Backgammon This was a game that I played sometimes with my dad or my brother. I considered it more of a “male” game.
Chinese Checkers I did not like to play the traditional Checkers but I could not stop playing Chinese Checkers.Battleship (on paper)
I loved playing this game. I find it helpful for my students when they need to practice plotting points.
Battleship (board game) – photo below:
We did not have the board game but we played a lot the game on paper.
Monopoly is a game that doesn’t need any presentation. Almost everyone I met liked to play Monopoly.
I was never good at Chess. I am surprised to see that children are interested in this game. I was surprised to find out that the students that knew how to play this game they learned it from their grandparents. I personally think that parents and teachers should encourage children to play the actual games and not the digital version as much because they represent an excellent exercise that stimulates the brain. Children can use various strategies that are different depending on the opponent’s playing level that are unable to use when they play against a computer. Games that use objects also offer an excellent opportunity for family members and friends to have a face-to-face interaction, spend time together, and build lasting memories.
Featured Image: www.pixabay.com
#s 1 and 2 Photos: Public Domain (Wikimedia Commons)
#3 left – Speedcubing – Twilightsojourn.jpg, author: en:User:Twilightsojourn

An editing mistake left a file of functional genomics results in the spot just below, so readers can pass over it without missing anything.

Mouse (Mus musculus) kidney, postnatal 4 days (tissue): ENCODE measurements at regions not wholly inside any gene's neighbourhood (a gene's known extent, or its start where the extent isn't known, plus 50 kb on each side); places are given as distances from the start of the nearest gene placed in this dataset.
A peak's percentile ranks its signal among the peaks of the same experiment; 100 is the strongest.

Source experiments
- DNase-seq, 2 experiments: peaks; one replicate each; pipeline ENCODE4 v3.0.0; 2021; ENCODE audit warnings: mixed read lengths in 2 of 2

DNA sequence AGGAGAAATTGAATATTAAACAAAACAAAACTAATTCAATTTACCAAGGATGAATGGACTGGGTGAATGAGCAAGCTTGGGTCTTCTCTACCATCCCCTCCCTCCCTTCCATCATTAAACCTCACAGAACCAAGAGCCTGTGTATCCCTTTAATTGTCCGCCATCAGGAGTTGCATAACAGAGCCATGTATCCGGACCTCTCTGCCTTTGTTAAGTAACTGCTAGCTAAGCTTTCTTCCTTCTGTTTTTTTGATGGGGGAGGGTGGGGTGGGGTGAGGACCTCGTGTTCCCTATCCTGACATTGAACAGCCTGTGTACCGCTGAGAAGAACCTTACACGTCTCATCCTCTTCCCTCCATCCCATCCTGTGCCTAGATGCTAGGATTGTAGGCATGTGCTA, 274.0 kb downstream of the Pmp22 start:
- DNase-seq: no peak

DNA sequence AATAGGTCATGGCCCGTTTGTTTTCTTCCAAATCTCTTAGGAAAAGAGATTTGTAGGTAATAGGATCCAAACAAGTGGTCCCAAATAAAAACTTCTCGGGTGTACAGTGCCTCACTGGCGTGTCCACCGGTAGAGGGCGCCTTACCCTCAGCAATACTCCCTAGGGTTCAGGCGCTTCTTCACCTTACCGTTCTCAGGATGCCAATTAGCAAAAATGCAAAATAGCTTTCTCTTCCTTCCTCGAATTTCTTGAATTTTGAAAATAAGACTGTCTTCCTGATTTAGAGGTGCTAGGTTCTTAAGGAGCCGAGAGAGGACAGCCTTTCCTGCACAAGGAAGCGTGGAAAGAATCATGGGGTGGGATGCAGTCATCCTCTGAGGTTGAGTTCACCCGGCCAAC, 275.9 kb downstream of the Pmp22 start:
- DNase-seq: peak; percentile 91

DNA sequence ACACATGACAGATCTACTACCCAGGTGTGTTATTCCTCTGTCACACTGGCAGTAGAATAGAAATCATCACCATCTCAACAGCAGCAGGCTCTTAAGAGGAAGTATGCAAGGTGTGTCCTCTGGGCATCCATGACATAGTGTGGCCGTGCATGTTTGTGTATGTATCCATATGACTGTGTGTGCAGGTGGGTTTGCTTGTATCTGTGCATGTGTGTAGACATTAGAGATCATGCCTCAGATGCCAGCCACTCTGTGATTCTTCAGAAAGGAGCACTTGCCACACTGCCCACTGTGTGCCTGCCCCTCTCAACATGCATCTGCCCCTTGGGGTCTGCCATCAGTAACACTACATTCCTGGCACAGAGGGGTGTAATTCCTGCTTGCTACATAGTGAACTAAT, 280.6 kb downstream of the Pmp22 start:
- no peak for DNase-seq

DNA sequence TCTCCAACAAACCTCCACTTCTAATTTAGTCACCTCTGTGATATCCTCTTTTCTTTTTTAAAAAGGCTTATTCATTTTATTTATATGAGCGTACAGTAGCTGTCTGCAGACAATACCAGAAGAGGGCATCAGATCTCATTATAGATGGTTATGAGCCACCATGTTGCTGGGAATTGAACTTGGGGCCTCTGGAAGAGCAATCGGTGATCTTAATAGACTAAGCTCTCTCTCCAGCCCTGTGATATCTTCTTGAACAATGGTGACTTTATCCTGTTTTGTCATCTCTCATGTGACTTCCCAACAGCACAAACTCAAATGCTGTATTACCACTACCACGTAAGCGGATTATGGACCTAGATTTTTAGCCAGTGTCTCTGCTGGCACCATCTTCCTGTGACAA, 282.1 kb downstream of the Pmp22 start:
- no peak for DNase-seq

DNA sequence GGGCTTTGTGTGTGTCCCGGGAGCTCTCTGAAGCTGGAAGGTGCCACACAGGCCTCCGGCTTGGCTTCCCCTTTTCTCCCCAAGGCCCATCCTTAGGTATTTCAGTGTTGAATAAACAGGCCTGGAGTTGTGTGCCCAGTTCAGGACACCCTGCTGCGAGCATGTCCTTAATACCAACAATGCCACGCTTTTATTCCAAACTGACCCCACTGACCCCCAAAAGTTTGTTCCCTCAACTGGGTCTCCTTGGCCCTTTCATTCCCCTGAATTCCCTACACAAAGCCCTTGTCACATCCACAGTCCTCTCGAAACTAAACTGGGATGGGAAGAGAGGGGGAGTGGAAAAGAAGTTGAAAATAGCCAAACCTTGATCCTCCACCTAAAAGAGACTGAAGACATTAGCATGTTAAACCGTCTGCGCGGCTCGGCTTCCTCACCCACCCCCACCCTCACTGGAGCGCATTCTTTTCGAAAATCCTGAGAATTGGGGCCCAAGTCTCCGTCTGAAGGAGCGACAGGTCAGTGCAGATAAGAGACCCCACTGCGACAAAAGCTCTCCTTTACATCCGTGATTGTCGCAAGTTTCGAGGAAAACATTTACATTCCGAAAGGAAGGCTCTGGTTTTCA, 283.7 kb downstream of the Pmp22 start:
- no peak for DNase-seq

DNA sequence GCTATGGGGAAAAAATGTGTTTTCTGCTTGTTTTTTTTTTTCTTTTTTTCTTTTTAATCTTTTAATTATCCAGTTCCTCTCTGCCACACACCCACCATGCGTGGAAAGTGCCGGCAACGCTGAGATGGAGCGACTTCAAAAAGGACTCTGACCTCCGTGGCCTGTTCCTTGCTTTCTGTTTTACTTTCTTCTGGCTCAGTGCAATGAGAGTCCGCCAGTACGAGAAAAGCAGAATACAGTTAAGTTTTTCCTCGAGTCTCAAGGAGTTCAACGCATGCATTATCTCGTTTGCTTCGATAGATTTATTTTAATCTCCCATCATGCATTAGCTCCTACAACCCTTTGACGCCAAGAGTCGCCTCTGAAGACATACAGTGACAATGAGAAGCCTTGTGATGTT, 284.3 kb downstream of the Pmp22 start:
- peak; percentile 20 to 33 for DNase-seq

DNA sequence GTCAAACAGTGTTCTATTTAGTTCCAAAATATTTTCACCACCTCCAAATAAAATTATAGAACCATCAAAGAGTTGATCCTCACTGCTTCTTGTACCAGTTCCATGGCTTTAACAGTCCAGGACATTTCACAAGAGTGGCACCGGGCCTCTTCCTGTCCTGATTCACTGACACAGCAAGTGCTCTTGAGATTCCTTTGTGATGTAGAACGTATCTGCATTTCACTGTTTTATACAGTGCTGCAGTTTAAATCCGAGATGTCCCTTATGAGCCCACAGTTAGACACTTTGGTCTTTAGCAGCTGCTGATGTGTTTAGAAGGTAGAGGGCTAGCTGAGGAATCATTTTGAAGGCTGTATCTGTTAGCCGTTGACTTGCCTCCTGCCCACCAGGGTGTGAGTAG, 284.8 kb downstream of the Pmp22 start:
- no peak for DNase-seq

#4 right – by Matěj Baťha – Own work, CC BY-SA 2.5, https://commons.wikimedia.org/w/index.php?curid=2578977
#5 left: http://www.pixabay.com
#6 right: Public Domain (Wikimedia Commons) by http://cubemeister.com/about-cubemeister/
#7 Public Domain (Wikimedia Commons) by Gerwin Sturm from Vienna, Austria – Rubik’s Cube Collection, CC BY-SA 2.0, https://commons.wikimedia.org/w/index.php?curid=43648765
#9 Public Domain (Wikimedia Commons) by Immanuel Giel
#10 Photo was cropped to show the main part of the game: Public Domain (Wikimedia Commons), Author: JuneAugust
#12 Public Domain (Wikimedia Commons), by Krystle Fleming, http://flickr.com/photos/36521955290@N01/87257/
#13 Public Domain (Wikimedia Commons) by Alan Cleaver at http://www.flickr.com/photos/alancleaver/sets/72157606825074174/
#14 Public Domain (Wikimedia Commons) by Cburnett
#s 15, 16, and 17: http://www.pixabay.com
#19 Public Domain (Wikimedia Commons), transferred from de.wikipedia to Commons. The original uploader was Splattne at German Wkipedia
#20 Public Domain (Wikimedia Commons) by Actam – Own work, GFDL, https://commons.wikimedia.org/w/index.php?curid=3581865
#21 Public Domain (Wikimedia Commons), by Official U.S. Navy Page from United States of America Sgt. Abbey Perria/1st Marine Logistics Group – U.S. Navy Capt. plays the board game Battleship with a patient at Children’s Hospital., Public Domain, https://commons.wikimedia.org/w/index.php?curid=52091752